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The nematode survived 46,000 years in the permafrost of Siberia. Scientists brought him to life

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A nematode that has been stuck in frozen soil for thousands of years has been brought back to life by scientists. A species unknown to science may have been in a hidden state of life even since the last glacial period. As the scientists explain, the mechanism that enabled it to survive is also present in its modern cousins.

Cryptobiosis, also known as the state of hidden life, is a specialized mechanism that allows living organisms to survive adverse conditions. Some activities are then interrupted, and the metabolism slows down to an almost undetectable level. As the study, the results of which were published in the journal “PLOS Genetics”, shows that some species can slow down their life processes for a really long time.

From the Ice Age

Researchers from the Russian Academy of Sciences first traced the ancient organisms back in 2018, when they studied a soil sample from the Siberian permafrost deep below the Earth’s surface. Radiocarbon dating showed that the area had not thawed since the last ice age, about 45,000 to 47,000 years ago. In addition to plant matter and soil, the sample contained miniature nematodes in a state of cryptobiosis. Scientists have managed to bring them out of the state of hidden life.

The results of the Russian scientists attracted the attention of researchers from Germany, who were studying the unusual survival mechanisms of nematodes. They conducted an analysis of the genome of the animals found and discovered that one of the species was previously unknown to science. It got a name Panagrolaimus kolymaensisin honor of the Kolyma River, in the vicinity of which it was found.

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The nematode Panagrolaimus kolymaensisAlexei V. Tchesunov/Anastasia Shatilovich/Institute of Physicochemical and Biological Problems in Soil Science RAS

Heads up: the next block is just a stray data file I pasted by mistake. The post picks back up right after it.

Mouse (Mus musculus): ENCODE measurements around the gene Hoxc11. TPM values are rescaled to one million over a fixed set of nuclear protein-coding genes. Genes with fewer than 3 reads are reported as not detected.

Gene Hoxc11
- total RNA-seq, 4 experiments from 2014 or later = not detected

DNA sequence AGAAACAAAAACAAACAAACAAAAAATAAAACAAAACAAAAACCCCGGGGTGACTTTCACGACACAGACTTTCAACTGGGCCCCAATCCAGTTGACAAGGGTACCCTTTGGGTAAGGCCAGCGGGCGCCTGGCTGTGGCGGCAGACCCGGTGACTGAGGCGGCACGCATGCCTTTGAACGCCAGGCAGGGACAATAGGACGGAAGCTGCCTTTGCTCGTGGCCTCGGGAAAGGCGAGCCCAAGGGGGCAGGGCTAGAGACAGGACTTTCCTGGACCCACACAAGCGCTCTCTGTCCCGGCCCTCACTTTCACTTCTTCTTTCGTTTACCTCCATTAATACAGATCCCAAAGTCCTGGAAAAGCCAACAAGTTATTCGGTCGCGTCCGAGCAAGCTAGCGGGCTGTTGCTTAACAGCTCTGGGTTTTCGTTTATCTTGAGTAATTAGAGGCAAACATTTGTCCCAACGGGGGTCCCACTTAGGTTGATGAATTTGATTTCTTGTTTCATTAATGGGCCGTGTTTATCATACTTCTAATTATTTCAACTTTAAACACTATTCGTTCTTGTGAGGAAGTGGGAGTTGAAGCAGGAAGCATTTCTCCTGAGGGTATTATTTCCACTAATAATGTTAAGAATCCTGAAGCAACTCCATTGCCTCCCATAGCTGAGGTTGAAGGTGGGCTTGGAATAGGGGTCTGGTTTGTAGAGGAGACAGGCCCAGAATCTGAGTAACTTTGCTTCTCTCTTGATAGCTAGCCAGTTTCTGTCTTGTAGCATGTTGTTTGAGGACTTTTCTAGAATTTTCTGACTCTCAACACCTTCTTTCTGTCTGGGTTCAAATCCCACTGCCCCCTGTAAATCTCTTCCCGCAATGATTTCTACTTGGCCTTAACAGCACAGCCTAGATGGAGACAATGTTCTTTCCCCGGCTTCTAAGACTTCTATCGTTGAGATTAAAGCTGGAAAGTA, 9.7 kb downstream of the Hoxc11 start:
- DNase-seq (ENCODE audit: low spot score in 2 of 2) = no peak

The secret of longevity

In the next stage of the study, the scientists decided to compare the ancient organism with a modern nematode. A species was selected for this purpose Caenorhabditis elegans, one of the best-known invertebrates belonging to this type. Researchers compared the genomes of both organisms and subjected them to severe tests, leading to partial desiccation and freezing.

As it turned out, the larvae C. elegantthat can survive in extremely dry conditions, possessed the same set of genes as their ancestral cousins. When both species were dried, they began to mass-produce trehalose molecules – these are probably what help them survive extreme conditions, although scientists do not yet know the exact mechanism. The accumulation of sugar allowed the larvae to survive for 480 days at -80 degrees Celsius.

‘Our findings are crucial for understanding evolutionary processes,’ explained Philipp Schiffer of the University of Cologne, one of the authors of the paper. ‘Studying how species adapt to such extreme environments by analyzing their genomes will help us develop better conservation strategies in the face of global warming,’ he added.

Main photo source: Alexei V. Tchesunov/Anastasia Shatilovich/Institute of Physicochemical and Biological Problems in Soil Science RAS



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